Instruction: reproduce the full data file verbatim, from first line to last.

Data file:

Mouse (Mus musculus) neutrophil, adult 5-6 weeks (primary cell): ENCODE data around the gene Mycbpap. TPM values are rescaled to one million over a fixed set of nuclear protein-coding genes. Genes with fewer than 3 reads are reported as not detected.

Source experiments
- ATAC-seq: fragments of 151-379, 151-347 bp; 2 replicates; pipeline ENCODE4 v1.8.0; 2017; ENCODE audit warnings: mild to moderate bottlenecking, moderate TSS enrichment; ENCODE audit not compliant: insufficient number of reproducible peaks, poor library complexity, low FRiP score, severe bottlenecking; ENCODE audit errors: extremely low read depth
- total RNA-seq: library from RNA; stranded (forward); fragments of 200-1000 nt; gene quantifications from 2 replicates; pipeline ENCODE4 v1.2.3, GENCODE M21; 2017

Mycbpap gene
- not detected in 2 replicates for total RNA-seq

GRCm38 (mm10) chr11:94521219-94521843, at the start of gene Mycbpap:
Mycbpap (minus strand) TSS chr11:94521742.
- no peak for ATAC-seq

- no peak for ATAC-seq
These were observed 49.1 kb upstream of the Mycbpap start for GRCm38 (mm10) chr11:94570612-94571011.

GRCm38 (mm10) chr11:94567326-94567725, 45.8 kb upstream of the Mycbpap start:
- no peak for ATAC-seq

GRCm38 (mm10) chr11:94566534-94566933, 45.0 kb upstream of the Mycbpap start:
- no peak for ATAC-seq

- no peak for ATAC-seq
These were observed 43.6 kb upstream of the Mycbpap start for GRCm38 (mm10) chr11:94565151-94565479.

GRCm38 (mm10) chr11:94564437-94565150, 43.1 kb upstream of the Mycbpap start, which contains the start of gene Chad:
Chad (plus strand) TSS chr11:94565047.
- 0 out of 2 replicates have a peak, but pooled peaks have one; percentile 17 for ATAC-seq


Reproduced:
Mouse (Mus musculus) neutrophil, adult 5-6 weeks (primary cell): ENCODE data around the gene Mycbpap. TPM values are rescaled to one million over a fixed set of nuclear protein-coding genes. Genes with fewer than 3 reads are reported as not detected.

Source experiments
- ATAC-seq: fragments of 151-379, 151-347 bp; 2 replicates; pipeline ENCODE4 v1.8.0; 2017; ENCODE audit warnings: mild to moderate bottlenecking, moderate TSS enrichment; ENCODE audit not compliant: insufficient number of reproducible peaks, poor library complexity, low FRiP score, severe bottlenecking; ENCODE audit errors: extremely low read depth
- total RNA-seq: library from RNA; stranded (forward); fragments of 200-1000 nt; gene quantifications from 2 replicates; pipeline ENCODE4 v1.2.3, GENCODE M21; 2017

Mycbpap gene
- not detected in 2 replicates for total RNA-seq

GRCm38 (mm10) chr11:94521219-94521843, at the start of gene Mycbpap:
Mycbpap (minus strand) TSS chr11:94521742.
- no peak for ATAC-seq

- no peak for ATAC-seq
These were observed 49.1 kb upstream of the Mycbpap start for GRCm38 (mm10) chr11:94570612-94571011.

GRCm38 (mm10) chr11:94567326-94567725, 45.8 kb upstream of the Mycbpap start:
- no peak for ATAC-seq

GRCm38 (mm10) chr11:94566534-94566933, 45.0 kb upstream of the Mycbpap start:
- no peak for ATAC-seq

- no peak for ATAC-seq
These were observed 43.6 kb upstream of the Mycbpap start for GRCm38 (mm10) chr11:94565151-94565479.

GRCm38 (mm10) chr11:94564437-94565150, 43.1 kb upstream of the Mycbpap start, which contains the start of gene Chad:
Chad (plus strand) TSS chr11:94565047.
- 0 out of 2 replicates have a peak, but pooled peaks have one; percentile 17 for ATAC-seq